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Learning Go – Miniblog #6 – Defer

January 12, 2013

This carries on from here.

Well, I finally got my directory listing to work. The code looks like this:

func listdir( dirname string ) error { dirf,err := os.Open( dirname ) if err != nil { return err } dir,err := dirf.Readdir(-1) if err != nil { return err } for _,val := range( dir ) { if ( ! val.IsDir() ) {

// use my own listfile function listfile( val.Name() ) } } dirf.Close() return nil }

I call os.Open() to open the directory as I would a file (you can tell the the Go creators are UNIX people) and then call Readdir() (should be ReadDir, surely?) on the directory/file to get a slice containing the directory information. Then I iterate over this information, and for things that are not directories, I list them using my own listfile() function. Lastly, I close the directory/file.

It’s that last bit that gave me pause. Coming from C++, I’m used to not having to worry about doing things like call Close() – I expect the file object (or a smart pointer) to do that for me by the wonder that is RAII. Go apparently doesn’t work like that, but it does give you the ability to specify functions that will be called when your own function exits,  whatever the reason and route of exit.  To use it, you simply say something like:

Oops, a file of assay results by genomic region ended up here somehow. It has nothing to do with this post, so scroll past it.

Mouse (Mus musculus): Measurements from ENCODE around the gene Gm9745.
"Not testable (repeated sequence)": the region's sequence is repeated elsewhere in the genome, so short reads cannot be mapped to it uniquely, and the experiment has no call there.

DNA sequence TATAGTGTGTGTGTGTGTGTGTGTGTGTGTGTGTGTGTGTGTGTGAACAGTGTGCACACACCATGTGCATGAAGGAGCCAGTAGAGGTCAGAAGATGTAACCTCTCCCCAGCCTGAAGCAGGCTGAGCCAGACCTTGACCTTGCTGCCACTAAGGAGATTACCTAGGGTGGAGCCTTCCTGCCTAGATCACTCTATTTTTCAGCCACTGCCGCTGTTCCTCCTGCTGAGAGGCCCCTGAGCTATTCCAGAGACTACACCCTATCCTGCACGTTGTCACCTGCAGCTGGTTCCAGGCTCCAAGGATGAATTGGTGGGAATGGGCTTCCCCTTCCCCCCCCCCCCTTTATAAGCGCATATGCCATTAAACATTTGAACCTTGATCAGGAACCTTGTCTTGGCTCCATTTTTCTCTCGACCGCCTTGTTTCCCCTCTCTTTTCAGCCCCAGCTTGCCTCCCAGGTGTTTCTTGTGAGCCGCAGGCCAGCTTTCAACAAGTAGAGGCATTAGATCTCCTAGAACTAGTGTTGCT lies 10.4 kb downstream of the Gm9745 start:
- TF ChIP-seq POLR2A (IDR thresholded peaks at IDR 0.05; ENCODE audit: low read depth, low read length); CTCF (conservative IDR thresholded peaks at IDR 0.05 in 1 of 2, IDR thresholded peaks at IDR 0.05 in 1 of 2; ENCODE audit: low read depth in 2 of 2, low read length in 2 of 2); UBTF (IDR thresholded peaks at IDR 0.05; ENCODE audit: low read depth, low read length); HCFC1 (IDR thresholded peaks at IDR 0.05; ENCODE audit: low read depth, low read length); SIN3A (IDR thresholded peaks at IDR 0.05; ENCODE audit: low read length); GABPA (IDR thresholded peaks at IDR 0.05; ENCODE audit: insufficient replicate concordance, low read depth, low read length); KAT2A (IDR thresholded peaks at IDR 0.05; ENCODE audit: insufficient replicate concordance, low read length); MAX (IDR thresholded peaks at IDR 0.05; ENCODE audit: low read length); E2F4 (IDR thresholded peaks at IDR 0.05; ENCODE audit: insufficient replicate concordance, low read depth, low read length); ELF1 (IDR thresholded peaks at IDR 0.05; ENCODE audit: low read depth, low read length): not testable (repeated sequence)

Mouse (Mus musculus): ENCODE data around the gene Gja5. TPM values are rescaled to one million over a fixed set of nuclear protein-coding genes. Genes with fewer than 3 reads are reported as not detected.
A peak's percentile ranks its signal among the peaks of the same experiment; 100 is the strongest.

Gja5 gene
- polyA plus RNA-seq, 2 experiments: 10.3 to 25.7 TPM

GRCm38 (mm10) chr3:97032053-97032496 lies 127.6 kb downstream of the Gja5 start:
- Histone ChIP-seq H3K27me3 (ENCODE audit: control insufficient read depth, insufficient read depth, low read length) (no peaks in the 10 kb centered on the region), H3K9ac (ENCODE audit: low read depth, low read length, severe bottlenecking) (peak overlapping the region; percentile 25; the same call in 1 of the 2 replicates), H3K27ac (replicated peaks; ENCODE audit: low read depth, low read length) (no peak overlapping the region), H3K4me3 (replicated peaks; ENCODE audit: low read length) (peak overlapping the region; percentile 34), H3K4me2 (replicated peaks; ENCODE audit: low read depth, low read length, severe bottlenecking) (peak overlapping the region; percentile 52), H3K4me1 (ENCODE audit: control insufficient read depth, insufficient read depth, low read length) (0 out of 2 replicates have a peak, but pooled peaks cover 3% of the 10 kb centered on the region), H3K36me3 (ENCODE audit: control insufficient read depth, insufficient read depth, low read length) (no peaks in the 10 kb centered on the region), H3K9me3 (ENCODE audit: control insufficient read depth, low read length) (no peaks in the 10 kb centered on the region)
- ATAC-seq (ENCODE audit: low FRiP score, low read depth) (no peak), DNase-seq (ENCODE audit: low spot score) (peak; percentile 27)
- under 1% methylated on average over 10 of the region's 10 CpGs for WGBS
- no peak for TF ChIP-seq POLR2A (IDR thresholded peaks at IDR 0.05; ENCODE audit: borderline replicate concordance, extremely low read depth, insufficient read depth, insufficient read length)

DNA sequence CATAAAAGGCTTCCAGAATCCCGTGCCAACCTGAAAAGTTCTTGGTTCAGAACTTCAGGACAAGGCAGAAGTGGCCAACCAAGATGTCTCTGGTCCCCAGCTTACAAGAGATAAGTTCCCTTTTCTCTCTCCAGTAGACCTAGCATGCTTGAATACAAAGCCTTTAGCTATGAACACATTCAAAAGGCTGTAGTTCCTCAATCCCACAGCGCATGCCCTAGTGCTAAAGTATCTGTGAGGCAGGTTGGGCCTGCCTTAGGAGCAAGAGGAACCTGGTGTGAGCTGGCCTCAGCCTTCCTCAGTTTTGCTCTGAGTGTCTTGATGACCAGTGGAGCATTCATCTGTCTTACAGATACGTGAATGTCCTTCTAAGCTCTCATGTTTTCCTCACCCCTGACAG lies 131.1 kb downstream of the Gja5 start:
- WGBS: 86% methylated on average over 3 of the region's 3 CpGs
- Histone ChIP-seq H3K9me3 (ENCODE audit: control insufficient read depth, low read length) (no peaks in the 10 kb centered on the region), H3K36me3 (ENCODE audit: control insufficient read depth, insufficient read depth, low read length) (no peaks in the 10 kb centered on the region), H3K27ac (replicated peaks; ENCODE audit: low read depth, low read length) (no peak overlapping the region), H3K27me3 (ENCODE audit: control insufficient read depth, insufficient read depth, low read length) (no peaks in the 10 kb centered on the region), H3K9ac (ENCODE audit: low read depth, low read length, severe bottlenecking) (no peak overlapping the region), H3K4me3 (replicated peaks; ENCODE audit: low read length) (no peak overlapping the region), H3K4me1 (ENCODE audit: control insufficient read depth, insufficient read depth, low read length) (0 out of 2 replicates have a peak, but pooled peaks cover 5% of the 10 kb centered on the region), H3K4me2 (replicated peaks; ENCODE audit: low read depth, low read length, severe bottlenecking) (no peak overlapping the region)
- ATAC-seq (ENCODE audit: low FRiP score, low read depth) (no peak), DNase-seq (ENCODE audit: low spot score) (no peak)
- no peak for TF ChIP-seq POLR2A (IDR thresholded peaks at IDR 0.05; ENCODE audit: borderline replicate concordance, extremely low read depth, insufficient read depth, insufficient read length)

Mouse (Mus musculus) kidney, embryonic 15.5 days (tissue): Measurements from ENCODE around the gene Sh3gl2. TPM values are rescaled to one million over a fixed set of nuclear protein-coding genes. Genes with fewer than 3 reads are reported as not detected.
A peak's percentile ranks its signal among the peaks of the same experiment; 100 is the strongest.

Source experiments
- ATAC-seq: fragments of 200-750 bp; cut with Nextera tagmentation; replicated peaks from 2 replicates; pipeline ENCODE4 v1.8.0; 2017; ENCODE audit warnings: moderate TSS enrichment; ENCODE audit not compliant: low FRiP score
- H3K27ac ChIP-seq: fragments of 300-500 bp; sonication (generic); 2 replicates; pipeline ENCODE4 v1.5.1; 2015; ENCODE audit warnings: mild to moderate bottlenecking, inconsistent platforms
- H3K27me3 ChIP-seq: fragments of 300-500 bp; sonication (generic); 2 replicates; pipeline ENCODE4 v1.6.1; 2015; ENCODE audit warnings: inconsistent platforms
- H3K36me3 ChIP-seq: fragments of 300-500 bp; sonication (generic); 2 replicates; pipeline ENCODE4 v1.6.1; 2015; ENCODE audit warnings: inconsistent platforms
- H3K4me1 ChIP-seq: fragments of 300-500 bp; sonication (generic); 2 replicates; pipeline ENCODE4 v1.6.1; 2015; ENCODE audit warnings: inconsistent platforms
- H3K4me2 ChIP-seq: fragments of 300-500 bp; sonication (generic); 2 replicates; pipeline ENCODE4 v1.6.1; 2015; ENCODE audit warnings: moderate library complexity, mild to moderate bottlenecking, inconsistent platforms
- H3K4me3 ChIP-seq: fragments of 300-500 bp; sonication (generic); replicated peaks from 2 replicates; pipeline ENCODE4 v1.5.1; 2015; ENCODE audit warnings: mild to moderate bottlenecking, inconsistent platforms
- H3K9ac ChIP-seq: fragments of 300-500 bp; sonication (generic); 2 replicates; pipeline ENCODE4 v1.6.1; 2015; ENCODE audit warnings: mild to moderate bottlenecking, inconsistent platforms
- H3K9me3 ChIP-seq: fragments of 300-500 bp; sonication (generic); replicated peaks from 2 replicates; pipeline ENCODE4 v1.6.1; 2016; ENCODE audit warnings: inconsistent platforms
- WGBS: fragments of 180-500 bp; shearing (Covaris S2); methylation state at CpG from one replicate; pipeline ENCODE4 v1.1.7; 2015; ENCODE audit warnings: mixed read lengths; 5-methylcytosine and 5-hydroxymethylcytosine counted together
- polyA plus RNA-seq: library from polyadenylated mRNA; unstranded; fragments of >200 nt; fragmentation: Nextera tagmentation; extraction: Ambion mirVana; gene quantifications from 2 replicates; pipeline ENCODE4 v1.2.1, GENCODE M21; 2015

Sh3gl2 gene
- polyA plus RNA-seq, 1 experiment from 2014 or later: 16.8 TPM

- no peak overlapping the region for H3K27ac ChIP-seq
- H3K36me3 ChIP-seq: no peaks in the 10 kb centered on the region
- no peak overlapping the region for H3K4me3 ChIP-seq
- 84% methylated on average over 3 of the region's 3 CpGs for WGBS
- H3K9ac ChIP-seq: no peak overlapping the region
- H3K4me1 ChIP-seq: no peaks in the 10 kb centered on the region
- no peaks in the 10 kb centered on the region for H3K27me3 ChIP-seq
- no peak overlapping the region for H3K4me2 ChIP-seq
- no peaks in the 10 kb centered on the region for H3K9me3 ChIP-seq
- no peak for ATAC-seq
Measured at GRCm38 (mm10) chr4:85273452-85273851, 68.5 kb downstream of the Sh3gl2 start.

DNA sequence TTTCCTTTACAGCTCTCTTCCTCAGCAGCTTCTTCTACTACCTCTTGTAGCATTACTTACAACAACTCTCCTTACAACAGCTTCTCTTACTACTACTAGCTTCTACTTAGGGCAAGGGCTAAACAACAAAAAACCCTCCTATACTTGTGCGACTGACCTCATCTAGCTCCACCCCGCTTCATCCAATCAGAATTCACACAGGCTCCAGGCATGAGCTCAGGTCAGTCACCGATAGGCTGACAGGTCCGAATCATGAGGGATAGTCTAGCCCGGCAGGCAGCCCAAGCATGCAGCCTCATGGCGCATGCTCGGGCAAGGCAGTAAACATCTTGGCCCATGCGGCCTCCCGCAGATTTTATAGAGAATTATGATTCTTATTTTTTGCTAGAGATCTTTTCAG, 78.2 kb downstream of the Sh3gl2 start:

func listdir( dirname string ) error {
    dirf,err := os.Open( dirname )
    if err != nil {
        return err
    }
    defer dirf.Close()
    // remainder as before
    // but with final call to Close() removed

Now, when the function exits, Close() will be called on the dirf file pointer.

To me, this seems a less general and less elegant solution than RAII, but maybe I will learn to love it. Now I need to get a directory listing of .CSV files only…

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From → golang

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